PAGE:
Always striving not to reinvent the wheel, I keep my eyes open for articles that do a good job of explaining basic legal concepts.  In that regard, I receve many calls from prospective clients who don’t yet know the fundamentals of pursuing an online defamation claim.  Many times, the callers want to sue Google since it is Google’s search engine that is revealing the sites that are posting the defamatory comments.  That is not possible (although we have had pretty good luck getting Google to cooperate in taking down blogs on their own service and in one instance Google agreed to stop indexing a particular magazine, but that is rare).

The following article [reprinted with permission] provides a brief outline of how to attack online defamation.  If you happen to be in New Jersey, contact the author for any action you need to pursue or defend.  If you’re hear in California, or the action needs to be brought in California, then call Morris & Stone at (714) 954-0700.

___________________________

Individuals now have the freedom to inexpensively and easily share everything  from their art to their opinions online. However, the ease and anonymity  associated with posting information on the Internet, comes at the cost of  providing a perfect avenue for those seeking to abuse the system. So what  happens when, for instance, an opinionated Internet rant goes too far? What if a  video stream broadcast damages the reputation of someone featured in it? More  importantly, do the victims of these scenarios have any rights under the law, or  are they at the mercy of the author or poster?

Fortunately for victims, the law of defamation has been evolving in order to  accommodate the legal ills associated with online publication. However, many  people still fail to avail themselves of these legal protections because they  are unclear about to which rights and remedies they are entitled. Therefore,  individuals wishing to protect their rights and reputations must understand how  the law of defamation applies to online activity. Defamation is defined as the  communication of a statement that makes a claim, expressly stated or implied to  be factual, that may give an individual, business, product, group, government,  or nation a negative image. The two subcategories of defamation are libel and  slander. Libel requires that defamation be committed in a printed forum, while  slander requires that the defaming words be spoken aloud.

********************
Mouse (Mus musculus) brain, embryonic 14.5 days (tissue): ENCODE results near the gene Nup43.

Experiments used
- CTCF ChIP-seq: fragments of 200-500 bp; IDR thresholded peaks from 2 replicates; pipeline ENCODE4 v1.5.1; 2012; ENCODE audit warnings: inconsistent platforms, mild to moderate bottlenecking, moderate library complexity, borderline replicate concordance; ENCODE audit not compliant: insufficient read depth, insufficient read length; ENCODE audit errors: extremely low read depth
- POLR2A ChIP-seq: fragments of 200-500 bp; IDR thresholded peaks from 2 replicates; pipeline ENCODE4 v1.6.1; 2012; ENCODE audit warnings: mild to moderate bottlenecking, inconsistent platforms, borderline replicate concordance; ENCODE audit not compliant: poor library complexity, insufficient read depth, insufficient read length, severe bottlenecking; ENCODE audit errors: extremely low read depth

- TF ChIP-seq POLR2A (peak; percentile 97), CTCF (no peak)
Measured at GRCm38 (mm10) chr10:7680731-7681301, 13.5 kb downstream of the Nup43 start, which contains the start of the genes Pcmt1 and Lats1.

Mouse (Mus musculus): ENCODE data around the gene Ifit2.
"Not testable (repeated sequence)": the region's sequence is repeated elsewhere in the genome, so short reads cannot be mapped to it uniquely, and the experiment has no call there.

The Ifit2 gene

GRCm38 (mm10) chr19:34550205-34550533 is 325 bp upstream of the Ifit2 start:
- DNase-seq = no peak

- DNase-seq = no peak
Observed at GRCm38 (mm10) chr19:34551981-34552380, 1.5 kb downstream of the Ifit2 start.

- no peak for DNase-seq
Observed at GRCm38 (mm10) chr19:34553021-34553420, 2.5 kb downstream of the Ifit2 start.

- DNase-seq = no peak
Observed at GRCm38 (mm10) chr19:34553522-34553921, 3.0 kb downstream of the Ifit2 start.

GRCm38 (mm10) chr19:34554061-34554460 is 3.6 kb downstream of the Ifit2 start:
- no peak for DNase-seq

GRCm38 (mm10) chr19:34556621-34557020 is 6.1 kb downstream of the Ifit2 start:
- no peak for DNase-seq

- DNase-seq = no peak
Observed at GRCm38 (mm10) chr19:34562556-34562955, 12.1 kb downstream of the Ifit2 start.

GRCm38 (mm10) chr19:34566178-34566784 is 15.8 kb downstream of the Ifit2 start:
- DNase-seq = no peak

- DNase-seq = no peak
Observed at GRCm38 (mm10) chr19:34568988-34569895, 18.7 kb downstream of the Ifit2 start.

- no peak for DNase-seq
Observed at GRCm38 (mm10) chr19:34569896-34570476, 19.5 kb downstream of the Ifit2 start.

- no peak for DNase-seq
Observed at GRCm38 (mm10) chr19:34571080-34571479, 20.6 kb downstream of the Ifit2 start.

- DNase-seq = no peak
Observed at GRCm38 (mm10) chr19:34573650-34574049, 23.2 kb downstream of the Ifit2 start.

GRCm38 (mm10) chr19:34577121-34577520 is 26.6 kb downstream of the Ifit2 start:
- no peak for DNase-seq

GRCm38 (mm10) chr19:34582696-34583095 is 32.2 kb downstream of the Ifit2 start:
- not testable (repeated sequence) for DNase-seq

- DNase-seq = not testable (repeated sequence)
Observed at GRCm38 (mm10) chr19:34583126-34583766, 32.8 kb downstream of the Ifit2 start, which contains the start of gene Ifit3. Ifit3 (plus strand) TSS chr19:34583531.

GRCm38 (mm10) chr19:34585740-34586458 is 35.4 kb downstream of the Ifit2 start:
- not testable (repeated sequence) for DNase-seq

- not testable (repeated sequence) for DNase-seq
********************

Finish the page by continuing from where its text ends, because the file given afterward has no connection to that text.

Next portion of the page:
Online publications are subject to the law of libel; online video posts are  subject to the law of slander. If a party believes that defamation may have  occurred because of the idea(s) presented in an online writing, he or she can  successfully sue the author for libel by showing: that the defamatory statement  was published, that it refers to the victim, that it is false, and that the  victim’s reputation has been harmed by the writing. A party who feels victimized  by video content can sue for slander under the same legal standard as is applied  to libel. Victims of defamation can recover both actual damages and punitive  damages.

Still, it is important to keep in mind the following caveats with regard to  defamation law as it applies to the Internet. If the author of a defamatory  statement is anonymous, a victim can request (through court proceedings) that  the wrongdoer’s identity be revealed. Also, in the event that the victim of  defamation is a public figure, actual malice must be proven (in addition to the  aforementioned elements). Finally, although the authors of misinformation can be  held liable for defamation, blog owners generally bear no responsibility for the  comments posted to their site by third parties. Thus, it is evident that the law  of defamation, although limited in its applicability to the Internet can still  offer numerous protections and remedies against those wishing to cause undue  damage to the reputations of others.

Melody Kulesza is an associate with Pepper Law Group, LLC, a law firm based  in Somerville, New Jersey which provides strategic advice and sophisticated  legal services to businesses, entrepreneurs, and entertainers in the areas of  technology law, intellectual property, Internet law, entertainment law, business  formation and general business counsel, and privacy and security law. More  information on the firm can be found at http://www.informationlaw.com or by telephone at  908.698.0330.

Article Source: http://EzineArticles.com/4043133

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Aaron Morris, Attorney
Aaron Morris
Morris & Stone, LLP